Slow Design: How Kalon Studios creates at its own pace

Michaele Simmering and Johannes Pauwen, the husband-and-wife team behind design company Kalon Studios, in their home in Highland Park, which they use as a laboratory for their work.
(Kent Nishimura / Los Angeles Times)

While bigger brands typically take their cues from the fashion industry by chasing trends and rushing collections to market, Los Angeles-based furniture and product designers Johannes Pauwen and Michaele Simmering of Kalon Studios take the opposite approach. Designing for how people live today means using their own Los Angeles home as a laboratory, even if the overall process — from the initial concept to producing all the pieces within the U.S. — slows everything down.

The couple, who live with their two daughters in a Highland Park house built in the 1920s and recently updated by local architect Thomas Michna, launched their furniture and home goods venture in 2007. At the time, Simmering was enrolled in a graduate program at CalArts in sculpture. Before coming to L.A., they were immersed in Berlin’s creative culture during the early- to mid-aughts, picking up freelance jobs in various artistic disciplines. This stint — which happened during what Simmering describes as the city’s experimental interim period between the “immediate post-Wall era” and ensuing gentrification — would also figure into their entrepreneurial move back in the U.S.

“We were making pieces for ourselves, and we realized we could sell them,” Simmering said during a recent interview at the couple’s home. So they decided to work together as a team and establish Kalon based on some furniture prototypes out of their then-home in Echo Park. “Because of the way our minds had been configured living in Berlin, we were like, ‘Let’s try that.’”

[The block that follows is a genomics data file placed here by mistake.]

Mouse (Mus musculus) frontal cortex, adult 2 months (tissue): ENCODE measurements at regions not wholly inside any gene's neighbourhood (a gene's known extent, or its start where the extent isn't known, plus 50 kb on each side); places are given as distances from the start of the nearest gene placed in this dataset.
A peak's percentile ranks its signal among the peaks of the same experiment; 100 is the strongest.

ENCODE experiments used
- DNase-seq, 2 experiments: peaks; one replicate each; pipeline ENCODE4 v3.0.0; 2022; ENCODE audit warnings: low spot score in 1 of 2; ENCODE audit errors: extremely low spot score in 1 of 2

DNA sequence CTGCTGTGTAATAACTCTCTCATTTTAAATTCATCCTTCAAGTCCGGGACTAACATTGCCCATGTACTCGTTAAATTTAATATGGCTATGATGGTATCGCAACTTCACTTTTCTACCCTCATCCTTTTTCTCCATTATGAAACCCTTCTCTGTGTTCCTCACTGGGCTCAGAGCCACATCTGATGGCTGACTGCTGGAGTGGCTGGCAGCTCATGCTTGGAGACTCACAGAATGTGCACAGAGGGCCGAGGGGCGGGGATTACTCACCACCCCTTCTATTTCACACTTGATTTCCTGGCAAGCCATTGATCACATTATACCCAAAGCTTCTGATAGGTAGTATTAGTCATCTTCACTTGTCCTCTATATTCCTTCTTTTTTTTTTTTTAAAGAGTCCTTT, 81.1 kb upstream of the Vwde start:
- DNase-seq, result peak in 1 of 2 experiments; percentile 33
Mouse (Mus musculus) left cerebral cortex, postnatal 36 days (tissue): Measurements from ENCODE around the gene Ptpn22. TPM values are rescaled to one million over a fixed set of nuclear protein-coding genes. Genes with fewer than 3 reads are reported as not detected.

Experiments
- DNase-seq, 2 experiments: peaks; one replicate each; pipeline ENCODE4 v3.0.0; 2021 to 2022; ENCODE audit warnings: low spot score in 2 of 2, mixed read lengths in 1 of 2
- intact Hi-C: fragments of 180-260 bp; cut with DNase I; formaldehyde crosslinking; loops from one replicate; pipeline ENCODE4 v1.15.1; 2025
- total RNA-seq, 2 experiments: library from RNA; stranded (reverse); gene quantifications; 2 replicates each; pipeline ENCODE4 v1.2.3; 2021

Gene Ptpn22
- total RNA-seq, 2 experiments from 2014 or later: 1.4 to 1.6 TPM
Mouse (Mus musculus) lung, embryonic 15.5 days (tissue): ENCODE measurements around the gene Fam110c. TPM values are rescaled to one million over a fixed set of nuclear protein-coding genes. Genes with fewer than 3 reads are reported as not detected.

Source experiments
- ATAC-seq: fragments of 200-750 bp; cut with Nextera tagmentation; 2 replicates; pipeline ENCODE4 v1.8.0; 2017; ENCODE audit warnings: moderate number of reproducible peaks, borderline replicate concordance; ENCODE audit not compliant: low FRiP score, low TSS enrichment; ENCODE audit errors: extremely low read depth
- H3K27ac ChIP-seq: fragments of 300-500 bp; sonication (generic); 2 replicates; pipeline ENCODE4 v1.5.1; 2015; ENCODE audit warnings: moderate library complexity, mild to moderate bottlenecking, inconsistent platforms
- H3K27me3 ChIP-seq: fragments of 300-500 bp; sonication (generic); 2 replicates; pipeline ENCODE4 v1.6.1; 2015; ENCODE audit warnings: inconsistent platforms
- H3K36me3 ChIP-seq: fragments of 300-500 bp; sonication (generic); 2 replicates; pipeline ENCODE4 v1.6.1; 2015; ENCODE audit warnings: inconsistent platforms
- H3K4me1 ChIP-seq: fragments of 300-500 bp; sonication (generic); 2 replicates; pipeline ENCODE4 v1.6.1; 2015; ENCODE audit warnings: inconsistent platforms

It did not go well at first as the 2008 recession hit, even as buyers seemed to embrace the designers’ vision of materially honest, high-quality wares with a modern feel.

Two examples of the designers' work are on display at the couple's Highland Park home: a Bough bench that they use as a coffee table (foreground) and a divan from Kalon's Caravan collection.
(Kent Nishimura / Los Angeles Times)

With the economy still struggling, the couple relocated to the Berkshires in Massachusetts. This move put Pauwen (who had studied industrial design at the Rhode Island School of Design) and Simmering closer to production resources in New England, creating a domestic supply chain for Kalon Studios’ minimalist hardwood tables, benches, storage, chairs, beds and cribs, along with smaller goods and non-toxic, sustainable mattresses and bedding.

Most Kalon Studios items are made by Mennonite shops in Pennsylvania, where there’s a middle ground of handcrafted tradition and judiciously used technology. Nothing is rushed, and simplicity belies complexity. “When we’re designing a piece, stripping back more and more so when we get to the point when we’re almost at an archetypal place” is one of the goals, Simmering said. Then they have to use it themselves to make sure it works.

Take the Caravan Crib, for example.

“We designed the cribs for our own kids,” Simmering said. “We also wanted the piece to be useful for as long as possible.” It converts to a toddler bed with a kit, and is then functional as seating or a daybed. Getting governmental safety approval for something that’s outside the typical furniture company catalog offering was yet another hurdle that extended the initial timeline. But they wouldn’t have it any other way. “The product integrity and quality is something that we don’t compromise on,” said Pauwen.

And while the couple loved being in Berlin and in Massachusetts, they value the many benefits of living in L.A. now. “We’re in a creative community,” said Simmering, “and there’s a lot of input that you get.”